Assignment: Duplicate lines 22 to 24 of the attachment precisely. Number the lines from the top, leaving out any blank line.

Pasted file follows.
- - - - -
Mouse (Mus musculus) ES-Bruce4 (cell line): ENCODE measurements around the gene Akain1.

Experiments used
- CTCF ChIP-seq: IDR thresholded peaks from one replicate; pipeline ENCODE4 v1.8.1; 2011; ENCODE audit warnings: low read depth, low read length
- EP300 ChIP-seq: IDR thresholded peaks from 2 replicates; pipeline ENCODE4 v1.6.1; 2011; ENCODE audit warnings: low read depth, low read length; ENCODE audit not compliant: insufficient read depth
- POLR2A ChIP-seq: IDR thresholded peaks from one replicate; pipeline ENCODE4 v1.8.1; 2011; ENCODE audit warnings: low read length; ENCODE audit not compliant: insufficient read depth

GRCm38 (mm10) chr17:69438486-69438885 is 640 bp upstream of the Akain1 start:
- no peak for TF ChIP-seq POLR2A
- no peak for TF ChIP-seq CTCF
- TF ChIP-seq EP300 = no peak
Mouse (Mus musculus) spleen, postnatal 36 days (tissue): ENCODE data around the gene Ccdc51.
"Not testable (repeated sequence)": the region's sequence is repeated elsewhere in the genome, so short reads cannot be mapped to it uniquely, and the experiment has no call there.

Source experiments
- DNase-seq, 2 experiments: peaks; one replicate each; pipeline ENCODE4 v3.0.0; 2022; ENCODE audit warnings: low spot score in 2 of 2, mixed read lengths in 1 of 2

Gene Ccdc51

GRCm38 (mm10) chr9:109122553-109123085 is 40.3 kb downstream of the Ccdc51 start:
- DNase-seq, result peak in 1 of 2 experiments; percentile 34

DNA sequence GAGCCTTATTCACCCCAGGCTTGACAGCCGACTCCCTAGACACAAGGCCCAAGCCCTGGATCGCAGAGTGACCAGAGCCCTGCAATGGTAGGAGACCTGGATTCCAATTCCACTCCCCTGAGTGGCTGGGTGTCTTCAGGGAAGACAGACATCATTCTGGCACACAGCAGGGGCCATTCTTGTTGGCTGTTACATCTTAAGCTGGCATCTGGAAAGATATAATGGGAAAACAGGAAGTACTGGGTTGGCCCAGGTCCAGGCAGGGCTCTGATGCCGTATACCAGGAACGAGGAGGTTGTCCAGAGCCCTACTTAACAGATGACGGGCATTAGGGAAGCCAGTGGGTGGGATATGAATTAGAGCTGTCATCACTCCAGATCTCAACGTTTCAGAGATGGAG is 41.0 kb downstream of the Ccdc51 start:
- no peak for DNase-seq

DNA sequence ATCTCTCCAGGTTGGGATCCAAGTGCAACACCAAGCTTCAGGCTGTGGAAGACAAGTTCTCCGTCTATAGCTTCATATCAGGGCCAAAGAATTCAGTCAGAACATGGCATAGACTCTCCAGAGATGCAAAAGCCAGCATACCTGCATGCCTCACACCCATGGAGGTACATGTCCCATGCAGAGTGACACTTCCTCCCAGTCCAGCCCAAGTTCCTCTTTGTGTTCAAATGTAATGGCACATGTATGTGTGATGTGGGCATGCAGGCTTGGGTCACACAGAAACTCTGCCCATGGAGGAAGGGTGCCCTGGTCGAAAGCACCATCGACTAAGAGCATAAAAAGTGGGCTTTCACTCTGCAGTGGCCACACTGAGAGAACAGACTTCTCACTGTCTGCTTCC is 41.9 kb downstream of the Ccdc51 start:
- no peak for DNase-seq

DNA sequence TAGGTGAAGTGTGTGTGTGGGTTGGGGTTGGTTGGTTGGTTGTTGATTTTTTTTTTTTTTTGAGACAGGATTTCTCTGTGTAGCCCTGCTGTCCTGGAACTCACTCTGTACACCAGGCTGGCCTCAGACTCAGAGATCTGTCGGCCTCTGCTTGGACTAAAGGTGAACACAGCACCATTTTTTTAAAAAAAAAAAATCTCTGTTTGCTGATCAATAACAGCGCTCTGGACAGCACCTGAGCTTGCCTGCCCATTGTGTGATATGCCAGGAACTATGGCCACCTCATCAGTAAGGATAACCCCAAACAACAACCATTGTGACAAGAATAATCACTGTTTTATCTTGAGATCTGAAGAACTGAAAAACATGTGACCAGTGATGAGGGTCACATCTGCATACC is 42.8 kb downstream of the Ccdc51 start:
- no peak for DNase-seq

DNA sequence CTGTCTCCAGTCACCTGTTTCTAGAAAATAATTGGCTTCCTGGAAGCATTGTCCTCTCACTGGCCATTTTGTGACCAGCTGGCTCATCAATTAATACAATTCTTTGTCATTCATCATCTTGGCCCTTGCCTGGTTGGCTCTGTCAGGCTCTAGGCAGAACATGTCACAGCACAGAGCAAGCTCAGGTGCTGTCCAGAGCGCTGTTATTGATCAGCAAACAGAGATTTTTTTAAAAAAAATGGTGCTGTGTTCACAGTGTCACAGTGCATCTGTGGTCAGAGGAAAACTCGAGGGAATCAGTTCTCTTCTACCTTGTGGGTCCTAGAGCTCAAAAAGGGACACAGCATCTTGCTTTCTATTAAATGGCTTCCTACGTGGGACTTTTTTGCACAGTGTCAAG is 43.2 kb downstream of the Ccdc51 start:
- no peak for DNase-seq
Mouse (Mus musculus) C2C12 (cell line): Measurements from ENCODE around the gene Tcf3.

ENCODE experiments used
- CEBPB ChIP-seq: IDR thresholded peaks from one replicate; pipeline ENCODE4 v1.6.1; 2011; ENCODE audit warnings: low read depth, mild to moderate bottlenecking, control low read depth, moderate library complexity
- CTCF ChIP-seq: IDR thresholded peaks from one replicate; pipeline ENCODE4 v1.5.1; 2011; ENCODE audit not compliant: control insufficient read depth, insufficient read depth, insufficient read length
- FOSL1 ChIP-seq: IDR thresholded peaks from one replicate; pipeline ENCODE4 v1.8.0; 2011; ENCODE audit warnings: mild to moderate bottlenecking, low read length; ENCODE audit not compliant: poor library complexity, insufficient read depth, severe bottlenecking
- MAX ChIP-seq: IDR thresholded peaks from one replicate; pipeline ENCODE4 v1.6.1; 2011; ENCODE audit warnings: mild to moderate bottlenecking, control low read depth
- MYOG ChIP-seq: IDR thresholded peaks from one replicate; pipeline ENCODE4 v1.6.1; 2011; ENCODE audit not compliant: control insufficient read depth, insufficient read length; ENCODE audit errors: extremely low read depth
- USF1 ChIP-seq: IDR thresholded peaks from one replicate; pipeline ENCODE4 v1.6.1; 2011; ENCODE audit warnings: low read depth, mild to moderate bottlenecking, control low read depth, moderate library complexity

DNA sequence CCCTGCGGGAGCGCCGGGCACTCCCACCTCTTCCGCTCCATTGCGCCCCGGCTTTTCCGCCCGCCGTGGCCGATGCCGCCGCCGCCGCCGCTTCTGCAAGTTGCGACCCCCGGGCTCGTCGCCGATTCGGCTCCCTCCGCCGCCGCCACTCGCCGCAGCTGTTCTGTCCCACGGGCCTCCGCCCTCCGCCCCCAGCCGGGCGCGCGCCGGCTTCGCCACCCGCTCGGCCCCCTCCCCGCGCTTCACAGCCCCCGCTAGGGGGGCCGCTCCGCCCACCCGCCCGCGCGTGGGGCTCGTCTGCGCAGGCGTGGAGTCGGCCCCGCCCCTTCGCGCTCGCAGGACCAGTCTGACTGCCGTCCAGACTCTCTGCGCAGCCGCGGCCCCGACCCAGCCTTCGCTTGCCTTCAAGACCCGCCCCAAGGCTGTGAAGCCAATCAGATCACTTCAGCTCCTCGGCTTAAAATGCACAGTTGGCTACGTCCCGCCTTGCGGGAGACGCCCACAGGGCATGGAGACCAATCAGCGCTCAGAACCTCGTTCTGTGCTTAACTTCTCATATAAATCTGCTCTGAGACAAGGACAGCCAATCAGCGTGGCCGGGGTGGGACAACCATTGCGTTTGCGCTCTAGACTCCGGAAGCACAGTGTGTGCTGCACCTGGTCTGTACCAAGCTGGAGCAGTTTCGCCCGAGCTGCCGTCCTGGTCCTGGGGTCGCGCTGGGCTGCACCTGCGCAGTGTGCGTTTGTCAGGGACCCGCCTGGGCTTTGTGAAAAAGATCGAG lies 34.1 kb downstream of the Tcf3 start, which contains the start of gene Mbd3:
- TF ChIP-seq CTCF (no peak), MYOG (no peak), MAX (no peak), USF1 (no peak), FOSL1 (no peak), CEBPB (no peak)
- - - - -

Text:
- no peak for DNase-seq

DNA sequence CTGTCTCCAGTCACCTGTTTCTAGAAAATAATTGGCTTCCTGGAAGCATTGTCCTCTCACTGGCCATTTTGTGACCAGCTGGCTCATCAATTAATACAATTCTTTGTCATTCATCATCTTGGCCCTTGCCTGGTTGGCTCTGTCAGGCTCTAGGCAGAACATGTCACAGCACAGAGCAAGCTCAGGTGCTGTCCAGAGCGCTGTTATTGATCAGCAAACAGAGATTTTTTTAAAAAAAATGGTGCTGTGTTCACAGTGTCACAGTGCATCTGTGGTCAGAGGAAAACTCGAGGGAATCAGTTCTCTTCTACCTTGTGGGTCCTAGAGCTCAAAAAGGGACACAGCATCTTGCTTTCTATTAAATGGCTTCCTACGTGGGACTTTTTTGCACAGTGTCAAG is 43.2 kb downstream of the Ccdc51 start:
- no peak for DNase-seq